For more on the Co. Wexford town which is also Ireland's most inland port located on the River Barrow click here.

Published in Irish Ports

At the historic Port of New Ross shipping will soon be run by Belview Port in Waterford, in a controversial move planned by Wexford County Council.

As the New Ross Standard reports, the Director of Services for Economic Development Tony Larkin made the announcement at the first meeting of the new Wexford County Council term on Friday.

In an update to councillors ahead of the imminent transfer of the port from the state to Wexford County Council, Mr Larkin said: 'We are taking over the operation of the port. We have been in due diligence for two years.'

Mr Larkin said he was informed last week that the takeover process has been completed, save for three ministers signing the document which will formally allow the transfer.

'The process of having the ministers sign it has now commenced. Immediately upon transfer all assets and staff will transfer to us and we will have responsibility as the port authority. We are not in the shipping business. We are in discussions with the Port of Waterford at Belview about them acting as our agents managing the shipping for a fee.'

To read further comments from Mr Larkin and more click here. 

Published in Irish Ports

#InlandWaterways - The longest bridge in Ireland will finally be named in a fortnight's time after councillors in Piltown and New Ross voted by a small majority last week in favour of the Rose Fitzgerald Kennedy name at separate council meetings.

Both New Ross and Piltown Municipal District Councils met last week reports The NewRoss Standard as the long-running saga of what to call the new bridge (see previous coverage) took up considerable time at both meetings.

In New Ross, Cllr Michael Sheehan went against his colleagues and opted for the William Marshal Bridge, with the seven other councillors voting for the Rose Fitzgerald Kennedy Bridge.

Over in Piltown, five out of the six sitting councillors voted for the Pink Rock Bridge. However, the fact that a single councillor in Piltown voted in favour of Rose Fitzgerald Kennedy means that, as it stands, the vote is at 8-6 in favour of naming the 887m bridge after John F Kennedy's mother.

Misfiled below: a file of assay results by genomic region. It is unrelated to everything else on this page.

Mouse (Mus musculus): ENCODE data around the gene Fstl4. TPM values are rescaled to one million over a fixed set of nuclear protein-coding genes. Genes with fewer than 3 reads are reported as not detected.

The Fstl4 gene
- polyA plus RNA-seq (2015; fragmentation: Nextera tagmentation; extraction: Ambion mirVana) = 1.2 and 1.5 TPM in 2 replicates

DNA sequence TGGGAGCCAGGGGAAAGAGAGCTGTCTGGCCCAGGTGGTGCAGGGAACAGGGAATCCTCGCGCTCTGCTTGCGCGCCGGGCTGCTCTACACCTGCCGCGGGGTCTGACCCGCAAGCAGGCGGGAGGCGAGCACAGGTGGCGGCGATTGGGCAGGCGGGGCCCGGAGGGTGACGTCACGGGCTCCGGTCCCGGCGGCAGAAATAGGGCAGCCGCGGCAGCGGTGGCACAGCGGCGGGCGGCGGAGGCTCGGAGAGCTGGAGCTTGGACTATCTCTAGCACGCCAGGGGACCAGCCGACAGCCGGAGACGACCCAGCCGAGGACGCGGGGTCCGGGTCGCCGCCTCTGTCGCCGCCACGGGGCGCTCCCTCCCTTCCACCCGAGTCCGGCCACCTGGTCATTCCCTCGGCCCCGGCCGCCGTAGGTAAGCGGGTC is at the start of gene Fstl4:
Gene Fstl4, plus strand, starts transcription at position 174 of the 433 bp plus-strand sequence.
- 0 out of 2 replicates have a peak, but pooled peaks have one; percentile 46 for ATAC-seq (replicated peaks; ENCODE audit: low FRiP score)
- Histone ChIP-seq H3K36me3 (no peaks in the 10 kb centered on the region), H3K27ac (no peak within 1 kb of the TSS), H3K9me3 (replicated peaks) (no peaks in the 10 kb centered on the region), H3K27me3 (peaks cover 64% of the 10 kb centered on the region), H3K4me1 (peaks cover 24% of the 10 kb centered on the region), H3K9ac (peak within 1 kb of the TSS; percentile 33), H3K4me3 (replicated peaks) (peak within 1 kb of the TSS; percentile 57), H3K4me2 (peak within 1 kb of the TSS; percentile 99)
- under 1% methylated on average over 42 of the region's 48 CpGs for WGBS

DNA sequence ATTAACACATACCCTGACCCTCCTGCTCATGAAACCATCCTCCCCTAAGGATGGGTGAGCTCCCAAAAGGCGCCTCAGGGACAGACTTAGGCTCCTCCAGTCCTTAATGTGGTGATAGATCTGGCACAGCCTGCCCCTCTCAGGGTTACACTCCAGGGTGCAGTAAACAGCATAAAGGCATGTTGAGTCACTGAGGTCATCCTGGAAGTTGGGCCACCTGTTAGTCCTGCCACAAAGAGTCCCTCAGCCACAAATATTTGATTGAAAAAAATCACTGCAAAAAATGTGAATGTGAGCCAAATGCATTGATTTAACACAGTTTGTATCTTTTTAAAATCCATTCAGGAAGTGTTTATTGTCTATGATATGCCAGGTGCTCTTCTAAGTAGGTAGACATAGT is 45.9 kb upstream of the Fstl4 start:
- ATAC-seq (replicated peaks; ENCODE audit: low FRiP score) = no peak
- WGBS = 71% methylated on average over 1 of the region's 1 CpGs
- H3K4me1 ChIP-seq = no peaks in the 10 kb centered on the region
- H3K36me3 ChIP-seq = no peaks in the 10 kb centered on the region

New Ross and Piltown councillors will meet together on October 3 at the Rhu Gleen Hotel in Slieverue, where the name will be voted on for a final time. If all 14 councillors from New Ross and Piltown vote as per last week, the iconic bridge will officially be named the Rose Fitzgerald Kennedy Bridge, ending a two-year saga over what to call the impressive structure.

For further reading on the new bridge (click here).

Afloat adds that the structure is located downriver of the Port of New Ross on the River Barrow, but sited before the disused Barrow Bridge which carried the Waterford City-Rosslare Harbour stretch of the Limerick railway line. This smaller section of the railway route line however closed in 2010.   

The Barrow Bridge however remains in use albeit for the purposes of permitting shipping traffic to access New Ross. The bridge features a swing-bridge section that pivots to allow ships with up to 6,000 tonnes to transit the bridge and continue navigating upriver.   

Published in Inland Waterways

#InlandWaterways - The scale of the New Ross bypass project for the layperson is as dizzying as its bridge over the River Barrow is going to be high.

For starters, the Killkenny People writes the scheme is 26 years in the making - from its humble beginnings in Kilkenny and Wexford County Development Plans in 1993 and 1994 for an additional river crossing around New Ross.